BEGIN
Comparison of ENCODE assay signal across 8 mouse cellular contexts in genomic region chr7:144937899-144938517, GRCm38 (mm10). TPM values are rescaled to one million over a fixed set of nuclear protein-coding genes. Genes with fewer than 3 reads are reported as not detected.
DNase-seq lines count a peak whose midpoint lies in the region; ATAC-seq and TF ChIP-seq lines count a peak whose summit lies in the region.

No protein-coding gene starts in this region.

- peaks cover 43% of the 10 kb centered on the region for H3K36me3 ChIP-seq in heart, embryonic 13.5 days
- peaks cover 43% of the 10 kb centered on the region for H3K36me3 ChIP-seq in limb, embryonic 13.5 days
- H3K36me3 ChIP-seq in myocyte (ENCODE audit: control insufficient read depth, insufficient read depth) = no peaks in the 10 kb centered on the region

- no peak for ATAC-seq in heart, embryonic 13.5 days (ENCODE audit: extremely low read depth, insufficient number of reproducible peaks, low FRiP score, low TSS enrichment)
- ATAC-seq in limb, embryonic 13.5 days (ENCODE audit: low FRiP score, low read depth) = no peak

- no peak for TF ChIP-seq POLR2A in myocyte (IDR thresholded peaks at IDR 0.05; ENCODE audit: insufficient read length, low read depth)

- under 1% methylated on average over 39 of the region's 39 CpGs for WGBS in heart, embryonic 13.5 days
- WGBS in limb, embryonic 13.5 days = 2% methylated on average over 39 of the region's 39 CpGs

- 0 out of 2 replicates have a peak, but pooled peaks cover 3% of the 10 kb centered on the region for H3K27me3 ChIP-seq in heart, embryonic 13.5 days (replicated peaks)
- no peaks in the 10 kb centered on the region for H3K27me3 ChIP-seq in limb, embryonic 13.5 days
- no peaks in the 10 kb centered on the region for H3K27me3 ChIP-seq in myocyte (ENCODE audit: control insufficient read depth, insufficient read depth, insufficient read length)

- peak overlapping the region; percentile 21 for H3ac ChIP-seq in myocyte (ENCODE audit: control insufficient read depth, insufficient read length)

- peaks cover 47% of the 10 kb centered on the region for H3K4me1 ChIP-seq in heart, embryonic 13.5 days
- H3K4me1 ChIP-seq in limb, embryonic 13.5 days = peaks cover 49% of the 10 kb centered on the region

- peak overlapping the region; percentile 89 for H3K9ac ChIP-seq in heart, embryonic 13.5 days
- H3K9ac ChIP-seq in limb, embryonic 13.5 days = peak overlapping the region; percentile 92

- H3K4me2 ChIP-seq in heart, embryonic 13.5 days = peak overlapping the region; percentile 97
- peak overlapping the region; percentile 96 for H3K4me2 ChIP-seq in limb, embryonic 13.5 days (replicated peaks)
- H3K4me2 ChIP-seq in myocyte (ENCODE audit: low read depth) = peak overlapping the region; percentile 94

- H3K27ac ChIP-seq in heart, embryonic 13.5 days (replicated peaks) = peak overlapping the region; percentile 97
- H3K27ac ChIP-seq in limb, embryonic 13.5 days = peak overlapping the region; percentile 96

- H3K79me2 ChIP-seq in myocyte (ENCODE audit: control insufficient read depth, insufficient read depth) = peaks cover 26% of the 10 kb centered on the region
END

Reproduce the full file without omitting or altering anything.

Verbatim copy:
Comparison of ENCODE assay signal across 8 mouse cellular contexts in genomic region chr7:144937899-144938517, GRCm38 (mm10). TPM values are rescaled to one million over a fixed set of nuclear protein-coding genes. Genes with fewer than 3 reads are reported as not detected.
DNase-seq lines count a peak whose midpoint lies in the region; ATAC-seq and TF ChIP-seq lines count a peak whose summit lies in the region.

No protein-coding gene starts in this region.

- peaks cover 43% of the 10 kb centered on the region for H3K36me3 ChIP-seq in heart, embryonic 13.5 days
- peaks cover 43% of the 10 kb centered on the region for H3K36me3 ChIP-seq in limb, embryonic 13.5 days
- H3K36me3 ChIP-seq in myocyte (ENCODE audit: control insufficient read depth, insufficient read depth) = no peaks in the 10 kb centered on the region

- no peak for ATAC-seq in heart, embryonic 13.5 days (ENCODE audit: extremely low read depth, insufficient number of reproducible peaks, low FRiP score, low TSS enrichment)
- ATAC-seq in limb, embryonic 13.5 days (ENCODE audit: low FRiP score, low read depth) = no peak

- no peak for TF ChIP-seq POLR2A in myocyte (IDR thresholded peaks at IDR 0.05; ENCODE audit: insufficient read length, low read depth)

- under 1% methylated on average over 39 of the region's 39 CpGs for WGBS in heart, embryonic 13.5 days
- WGBS in limb, embryonic 13.5 days = 2% methylated on average over 39 of the region's 39 CpGs

- 0 out of 2 replicates have a peak, but pooled peaks cover 3% of the 10 kb centered on the region for H3K27me3 ChIP-seq in heart, embryonic 13.5 days (replicated peaks)
- no peaks in the 10 kb centered on the region for H3K27me3 ChIP-seq in limb, embryonic 13.5 days
- no peaks in the 10 kb centered on the region for H3K27me3 ChIP-seq in myocyte (ENCODE audit: control insufficient read depth, insufficient read depth, insufficient read length)

- peak overlapping the region; percentile 21 for H3ac ChIP-seq in myocyte (ENCODE audit: control insufficient read depth, insufficient read length)

- peaks cover 47% of the 10 kb centered on the region for H3K4me1 ChIP-seq in heart, embryonic 13.5 days
- H3K4me1 ChIP-seq in limb, embryonic 13.5 days = peaks cover 49% of the 10 kb centered on the region

- peak overlapping the region; percentile 89 for H3K9ac ChIP-seq in heart, embryonic 13.5 days
- H3K9ac ChIP-seq in limb, embryonic 13.5 days = peak overlapping the region; percentile 92

- H3K4me2 ChIP-seq in heart, embryonic 13.5 days = peak overlapping the region; percentile 97
- peak overlapping the region; percentile 96 for H3K4me2 ChIP-seq in limb, embryonic 13.5 days (replicated peaks)
- H3K4me2 ChIP-seq in myocyte (ENCODE audit: low read depth) = peak overlapping the region; percentile 94

- H3K27ac ChIP-seq in heart, embryonic 13.5 days (replicated peaks) = peak overlapping the region; percentile 97
- H3K27ac ChIP-seq in limb, embryonic 13.5 days = peak overlapping the region; percentile 96

- H3K79me2 ChIP-seq in myocyte (ENCODE audit: control insufficient read depth, insufficient read depth) = peaks cover 26% of the 10 kb centered on the region